Lorah v. Christiana Care Hospital

Filing 11

MEMORANDUM OPINION. Signed by Judge Leonard P. Stark on 8/8/2017. (crb)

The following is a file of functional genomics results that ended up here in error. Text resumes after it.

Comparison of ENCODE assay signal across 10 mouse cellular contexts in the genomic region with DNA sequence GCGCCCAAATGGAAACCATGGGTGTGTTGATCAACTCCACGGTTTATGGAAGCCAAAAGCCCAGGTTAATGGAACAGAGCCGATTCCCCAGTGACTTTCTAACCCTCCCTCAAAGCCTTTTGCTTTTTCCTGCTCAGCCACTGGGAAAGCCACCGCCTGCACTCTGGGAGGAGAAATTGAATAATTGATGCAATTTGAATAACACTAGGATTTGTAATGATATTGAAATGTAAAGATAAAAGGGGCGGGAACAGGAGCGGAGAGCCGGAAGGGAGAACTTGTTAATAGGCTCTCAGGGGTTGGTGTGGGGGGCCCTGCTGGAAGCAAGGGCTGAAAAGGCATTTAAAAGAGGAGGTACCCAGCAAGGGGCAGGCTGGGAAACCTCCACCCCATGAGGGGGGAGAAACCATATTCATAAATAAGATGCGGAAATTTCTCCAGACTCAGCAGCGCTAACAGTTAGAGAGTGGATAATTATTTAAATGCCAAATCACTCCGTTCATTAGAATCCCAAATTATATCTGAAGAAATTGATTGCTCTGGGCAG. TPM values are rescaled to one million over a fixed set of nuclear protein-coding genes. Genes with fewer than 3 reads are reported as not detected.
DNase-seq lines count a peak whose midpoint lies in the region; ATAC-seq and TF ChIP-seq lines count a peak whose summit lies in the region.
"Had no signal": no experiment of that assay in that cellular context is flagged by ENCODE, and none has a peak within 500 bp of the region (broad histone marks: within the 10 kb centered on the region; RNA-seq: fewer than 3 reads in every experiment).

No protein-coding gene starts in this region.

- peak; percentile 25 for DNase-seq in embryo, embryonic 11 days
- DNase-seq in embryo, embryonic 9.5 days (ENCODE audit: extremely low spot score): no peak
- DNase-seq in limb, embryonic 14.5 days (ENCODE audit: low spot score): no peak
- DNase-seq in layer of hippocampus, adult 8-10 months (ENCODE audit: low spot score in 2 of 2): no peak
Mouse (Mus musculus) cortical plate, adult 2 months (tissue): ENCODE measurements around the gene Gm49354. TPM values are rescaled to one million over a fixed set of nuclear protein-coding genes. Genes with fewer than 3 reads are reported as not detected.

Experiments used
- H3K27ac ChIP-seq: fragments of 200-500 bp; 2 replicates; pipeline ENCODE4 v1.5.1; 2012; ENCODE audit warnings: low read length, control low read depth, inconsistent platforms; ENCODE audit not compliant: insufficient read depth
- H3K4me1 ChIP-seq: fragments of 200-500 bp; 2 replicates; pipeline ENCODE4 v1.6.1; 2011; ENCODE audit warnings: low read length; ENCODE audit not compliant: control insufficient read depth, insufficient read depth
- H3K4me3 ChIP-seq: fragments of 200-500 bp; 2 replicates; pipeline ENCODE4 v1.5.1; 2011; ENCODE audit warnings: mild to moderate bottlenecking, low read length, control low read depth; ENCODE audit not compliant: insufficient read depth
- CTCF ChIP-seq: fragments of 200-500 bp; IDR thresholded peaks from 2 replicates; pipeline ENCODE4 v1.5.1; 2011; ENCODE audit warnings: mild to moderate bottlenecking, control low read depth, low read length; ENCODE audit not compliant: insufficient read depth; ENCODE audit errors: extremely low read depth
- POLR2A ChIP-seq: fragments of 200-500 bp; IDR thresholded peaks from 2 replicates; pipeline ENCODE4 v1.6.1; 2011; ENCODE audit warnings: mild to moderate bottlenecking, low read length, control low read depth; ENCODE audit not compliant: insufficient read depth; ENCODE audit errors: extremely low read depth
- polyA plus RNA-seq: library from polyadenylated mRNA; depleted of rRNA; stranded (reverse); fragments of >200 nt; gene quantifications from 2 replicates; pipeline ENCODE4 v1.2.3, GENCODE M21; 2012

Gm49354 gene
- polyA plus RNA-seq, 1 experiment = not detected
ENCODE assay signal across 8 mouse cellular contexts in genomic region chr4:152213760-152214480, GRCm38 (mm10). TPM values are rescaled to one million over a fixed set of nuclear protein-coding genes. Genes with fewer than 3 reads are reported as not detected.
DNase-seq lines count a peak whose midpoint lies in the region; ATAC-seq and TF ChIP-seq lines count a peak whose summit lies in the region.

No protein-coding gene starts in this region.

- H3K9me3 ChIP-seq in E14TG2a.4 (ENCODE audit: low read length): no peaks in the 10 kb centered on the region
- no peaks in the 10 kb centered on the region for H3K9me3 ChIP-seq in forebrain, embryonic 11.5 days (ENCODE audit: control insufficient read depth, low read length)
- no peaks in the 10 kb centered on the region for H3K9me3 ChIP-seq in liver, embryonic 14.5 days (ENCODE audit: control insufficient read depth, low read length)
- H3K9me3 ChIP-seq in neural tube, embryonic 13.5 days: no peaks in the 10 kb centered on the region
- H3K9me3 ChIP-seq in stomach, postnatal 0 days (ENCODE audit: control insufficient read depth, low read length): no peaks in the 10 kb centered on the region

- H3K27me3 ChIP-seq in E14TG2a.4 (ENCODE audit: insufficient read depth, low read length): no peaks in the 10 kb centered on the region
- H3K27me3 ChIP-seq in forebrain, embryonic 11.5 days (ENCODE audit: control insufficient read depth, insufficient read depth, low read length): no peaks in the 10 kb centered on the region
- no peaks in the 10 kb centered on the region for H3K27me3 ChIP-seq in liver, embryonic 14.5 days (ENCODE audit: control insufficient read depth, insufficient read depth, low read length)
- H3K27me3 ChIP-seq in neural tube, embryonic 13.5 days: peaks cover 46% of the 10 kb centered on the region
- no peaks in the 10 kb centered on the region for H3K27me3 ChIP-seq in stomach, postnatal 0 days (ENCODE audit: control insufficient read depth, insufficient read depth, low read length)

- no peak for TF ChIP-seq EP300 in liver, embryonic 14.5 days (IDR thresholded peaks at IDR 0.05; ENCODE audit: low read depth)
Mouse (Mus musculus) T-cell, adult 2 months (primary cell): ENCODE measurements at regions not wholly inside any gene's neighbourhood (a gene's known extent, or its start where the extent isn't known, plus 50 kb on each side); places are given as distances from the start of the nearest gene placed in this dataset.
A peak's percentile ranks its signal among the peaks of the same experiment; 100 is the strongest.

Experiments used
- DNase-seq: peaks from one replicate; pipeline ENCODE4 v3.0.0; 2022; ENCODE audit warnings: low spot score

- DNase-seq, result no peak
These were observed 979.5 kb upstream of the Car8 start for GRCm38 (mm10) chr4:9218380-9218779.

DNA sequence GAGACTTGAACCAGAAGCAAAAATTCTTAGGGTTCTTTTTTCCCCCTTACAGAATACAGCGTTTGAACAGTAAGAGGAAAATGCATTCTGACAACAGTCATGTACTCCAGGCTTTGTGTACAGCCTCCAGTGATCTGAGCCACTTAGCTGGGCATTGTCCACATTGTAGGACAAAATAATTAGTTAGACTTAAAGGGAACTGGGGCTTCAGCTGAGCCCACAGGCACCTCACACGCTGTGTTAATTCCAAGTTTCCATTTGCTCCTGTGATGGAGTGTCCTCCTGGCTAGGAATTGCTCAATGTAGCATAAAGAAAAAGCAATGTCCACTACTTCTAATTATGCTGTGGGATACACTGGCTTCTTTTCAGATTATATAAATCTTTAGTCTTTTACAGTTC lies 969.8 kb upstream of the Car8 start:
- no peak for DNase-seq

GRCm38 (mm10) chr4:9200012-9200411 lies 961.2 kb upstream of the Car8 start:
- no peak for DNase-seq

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IN THE UNITED STATES DISTRICT COURT FOR THE DISTRICT OF DELAWARE JOURDEAN LORAH, Plaintiff, v. Civ. No. 16:-1018-LPS CHRISTIANA CARE HOSPITAL, Defendant. Jordean Lorah, Wilmington, Delaware, Pro Se Plaintiff. MEMORANDUM OPINION August 8, 2017 Wilmington, Delaware ~~~'~ STARK, U.S. DistrictJudge: I. INTRODUCTION PlaintiffJordean Lorah ("Plaintiff') .filed this action on November 2, 2016. (D.I. 2) She appears pro se and has been granted leave to proceed in Jonna pauperis. (D.I. 4) Plaintiff moves to: (1) consider the HIPPA Act (D.I. 5); (2) include specific medical documentation as an admission (D.I. 6); and (3) amend the Complaint (D.I. 6). The Court proceeds to review and screen the Complaint pursuant to 28 U.S.C. § 1915(e)(2). II. BACKGROUND While not clear, Plaintiff appears to complain that her medical records contain incorrect or inaccurate information, errors, false statements, false entries, and refer to medical issues that she has not been diagnosed with or for which she has been tested. She alleges that her medical history was collected on July 7, 2016, via the telephone, in preparation for surgery scheduled for the next day. She also alleges that, as of October 12, 2016, there was documentation of newly-discovered evidence regarding false medical documents. Plaintiff alleges that on February 22 and 23, May 6 and 11, June 22, July 5, August 5, 24, and 31, 2016, she was either: (1) at Defendant's medical facility for testing; (2) at a physician's appointment; (3) speaking with a privacy officer in the legal risk department; or (4) picking up copies of her lab work. Plaintiff alleges that the dissemination of false information was communicated by Defendant's employees. It appears that Plaintiff reviewed her medical records, discovered the errors, and some corrections were made, but a few medical entries remain "undiagnosed." (See D.I. 2) Plaintiff frames her allegations as: (1) a First Amendment violation of her right to privacy "as it misrepresents the facts of [her] present or past circumstances;" (2) a Fourteenth Amendment violation "suspect identify, regarding no legitimate purpose which deprived [her] of her citizenship 1 and national origin pertaining to life, liberty, [and] property as it falsely misrepresents [her] identity;" (3) a HIPPA violation, as her "privacy has been invaded as she has been strictly scrutinized and isolated as if she was a health risk;" (4) Defendant's failure to comply with 18 U.S.C. § 1035(2) "false statements or false writing"; (5) a violation of 42 C.F.R. 482.24(c) "standard condition of participation medical information must support diagnosis;" and (6) a violation of 8 U.S.C. § 1324c for document fraud in preparing "a document that is false resulting in false misrepresentation and false statements." Plaintiff seeks mediation to resolve the dispute, as well as penalties under 8 U.S.C. § 1324c for document fraud, ranging from $250 to $2,000 per page. III. LEGAL STANDARDS A federal court may properly dismiss an action sua sponte under the screening provisions of 28 U.S.C. § 1915(e)(2)(B) if "the action is frivolous or malicious, fails to state a claim upon which relief may be granted, or seeks monetary relief from a defendant who is immune from such relief." Bali v. Famiglio, 726 F.3d 448, 452 (3d Cir. 2013); see also 28 U.S.C. § 1915(e)(2) (informa pauperis actions). The Court must accept all factual allegations in a complaint as true and take them in the light most favorable to a prose plaintiff. See Phillips v. County ofAllegheny, 515 F.3d 224, 229 (3d Cir. 2008); Erickson v. Pardus, 551 U.S. 89, 93 (2007). Because Plaintiff proceeds prose, her pleading is liberally construed and her Complaint, "however inartfully pleaded, must be held to less stringent standards than formal pleadings drafted by lawyers." Erickson, 551 U.S. at 94 (citations omitted). An action is frivolous if it "lacks an arguable basis either in law or in fact." Neitz.foe v. Williams, 490 U.S. 319, 325 (1989). Under 28 U.S.C. § 1915(e)(2)(B)(i), a court may dismiss a complaint as frivolous if it is "based on an indisputably meritless legal theory" or a "clearly baseless" or "fantastic or delusional" factual scenario. Neitzke, 490 at 327-28; see also Wilson v. Rackmill, 878 2 F.2d 772, 774 (3d Cir. 1989); Deutsch v. United States, 67 F.3d 1080, 1091-92 (3d Cir. 1995) (holding frivolous a suit alleging that prison officials took an inmate's pen and refused to give it back). The legal standard for dismissing a complaint for failure to state a claim pursuant to § 1915(e)(2)(B)(ii) is identical to the legal standard used when deciding Rule 12(b)(6) motions. See Tourscher v. McCullough, 184 F.3d 236, 240 (3d Cir. 1999) (applying Fed. R. Civ. P. 12(b)(6) standard to dismissal for failure to state a claim under§ 1915(e)(2)(B)). However, before dismissing a complaint or claims for failure to state a claim upon which relief may be granted pursuant to the screening provisions of 28 U .S.C. § 1915, the Court must grant a plaintiff leave to amend her complaint unless amendment would be inequitable or futile. See Grqyson v. Mqyview State Hosp., 293 F.3d 103, 114 (3d Cir. 2002). A complaint may be dismissed only if, accepting the well-pleaded allegations in the complaint as true and viewing them in the light most favorable to the plaintiff, a court concludes that those allegations "could not raise a claim of entitlement to relief." BellAtL Cotp. v. Twombfy, 550 U.S. 544, 558 (2007). While "detailed factual allegations" are not required, a complaint must do more than simply provide "labels and conclusions" or "a formulaic recitation of the elements of a cause of action." Davis v. Abington Mem'l Hosp., 765 F.3d 236, 241 (3d Cir. 2014) (internal quotation marks omitted). In addition, a complaint must contain sufficient factual matter, accepted as true, to state a claim to relief that is plausible on its face. See Williams v. BASF Catafysts LLC, 765 F.3d 306, 315 (3d Cir. 2014) (citingAshcroftv. Iqbal, 556 U.S. 662, 678 (2009) and Twombfy, 550 U.S. at 570). Finally, a plaintiff must plead facts sufficient to show that a claim has substantive plausibility. See Johnson v. City of Shelf?y, _U.S._, 135 S.Ct. 346, 347 (2014). A complaint may not dismissed for imperfect statements of the legal theory supporting the claim asserted. See id. at 346. 3 Under the pleading regime established by Twomb/y and Iqbal, a court reviewing the sufficiency of a complaint must take three steps: (1) take note of the elements the plaintiff must plead to state a claim; (2) identify allegations that, because they are no more than conclusions, are not entitled to the assumption of truth; and (3) when there are well-pleaded factual allegations, the · court should assume their veracity and then determine whether they plausibly give rise to an entitlement to relief. See Conne!/y v. Lane Const. Cop., 809 F.3d 780, 787 (3d Cir. 2016). Elements are sufficiently alleged when the facts in the complaint "show" that the plaintiff is entitled to relief. See Iqbal, 556 U.S. at 679 (citing Fed. R. Civ. P. 8(a)(2)). Deciding whether a claim is plausible will be a "context-specific task that requires the reviewing court to draw on its judicial experience and common sense." Id. IV. DISCUSSION A. Criminal Statutes Plaintiff seeks recovery under federal criminal statutes 18 U.S.C. § 1035(2) and 8 U.S.C. § 1324c. To the extent that Plaintiff seeks to impose criminal liability upon Defendant pursuant to the criminal statutes upon which she relies, she lacks standing to proceed. See Allen v. Administrative Office ofPenn!Jlvania Courts, 270 F. App'x 149, 150 (3d Cir. Mar. 17, 2008); United States v. Friedland, 83 F.3d 1531, 1539 (3d Cir. 1996) ("[I]he United States Attorney is responsible for the prosecution of all criminal cases within his or her district."). The decision of whether to prosecute, and what criminal charges to bring, rests with the prosecutor. See United States v. Batchelder, 442 U.S. 114, 124 (1979). In addition, these criminal statutes do not give rise to a private cause of action. See Avdeej v. Rock!ine Indus., Inc., 2013WL12099295, at *2 (N.D. Tx. Apr. 4, 2013) (no private right of action under 18 U.S.C. § 1035); Anders v. Purifqy, 2016 WL 3102229, at *1 (W.D. Tenn. June 2, 2016) (18 4 U.S.C. § 1324c does not provide for private right of action); Mecado v. Quantum Servicing Corp., 2015 WL 1969028, at *1 (E.D.N.Y. Apr. 29, 2015) (there is no private right of enforcement under§ 1324c). Therefore, the Court will dismiss the claims raised pursuant to federal criminal statutes as frivolous pursuant to 28 U.S.C. § 1915(e)(2)(B)(i). B. Constitutional Claims Plaintiff alleges that Defendant violated her rights under the First and Fourteenth Amendments to the United States Constitution. Conduct by a private actor generally does not give rise to a claim for violations of a plaintiffs federal constitutional rights. See West v. Atkins, 487 U.S. 42, 48 (1988). While a private individual may be liable under 42 U.S.C. § 1983, such liability requires that "the party charged with the deprivation must be a person who may fairly be said to be a state actor." Lugar v. Edmondson Oil Co., Inc., 457 U.S. 922, 937 (1982). "The critical issue is whether the state, through its agents or laws, has established a formal procedure or working relationship that drapes private actors with the power of the state." Cruz v. Donnel!J, 727 F.2d 79, 82 (3d Cir. 1984). There are no claims that Defendant is a state actor. The constitutional violation claims are legally frivolous and will be dismissed pursuant to 28 U.S.C. § 1915(e)(2)(B)(i). C. HIPPA Plaintiff alleges in a conclusory manner an invasion of her privacy in violation of HIPPA. To the extent Plaintiff seeks to raise a claim under HIPPA, the claim fails. HIPPA does not provide a private right of action. See Polanco v. Omnicell Inc., 988 F. Supp. 2d 451, 468 (D.N.J. 2013) ("HIPPA does not provide a private right of action to remedy HIPPA violations"); Baum v. Krystone Merry Health Plan, 826 F. Supp. 2d 718, 721 (E.D. Pa. 2011) ("There is no federal private right of action 5 under HIPPA."). Therefore, the Court will dismiss the HIPPA claim as legally frivolous pursuant to 28 U.S.C. § 1915(e)(2)(B)(i). D. 42 C.F.R. 482.24(c) Plaintiff seems to allege violations of 42 C.F.R. 482.24(c). This federal regulation does not provide Plaintiff with a private right of action. Instead, it is a Medicare condition of participation regulation that provides medical record services guidance. See Bak/id-Kunz v. Halifax Hosp. Med. Ctr., 2014 WL 2968251, at *7 n.5 (M.D. Fla. July 1, 2014). Plaintiff's claim is frivolous and will be dismissed pursuant to 28 U.S.C. § 1915(e)(2)(B)(i). E. Supplemental Jurisdiction To the extent Plaintiff attempts to raise claims under Delaware law, the Court declines to exercise supplemental jurisdiction. See 28 U.S.C. § 1367; De Asencio v. Ijlson Foods, Inc., 342 F.3d 301, 309 (3d Cir. 2003). V. CONCLUSION For the above reasons, the Court will: (1) deny as moot the motions to consider the HIPPA Act (D.I. 5), to include specific medical documentation as an admission (D.l. 6), to amend the Complaint (D.I. 7)1, and concerning Department of Justice and Medicaid fraud (D.I. 10); (2) dismiss the Complaint as legally frivolous pursuant to 28 U.S.C. § 1915(e)(2)(B)(i); and (3) decline to exercise supplemental jurisdiction. The Court finds amendment futile. An appropriate Order follows. 1 Plaintiffs claims are frivolous. In addition, the proposed amendments are also frivolous. Where the proposed amendment "is frivolous or advances a claim or defense that is legally insufficient on its face, the court may deny leave to amend." Harrison Beverage Co. v. Dribeck Importers, Inc., 133 F.R.D. 463, 468 (D.N.J. 1990). 6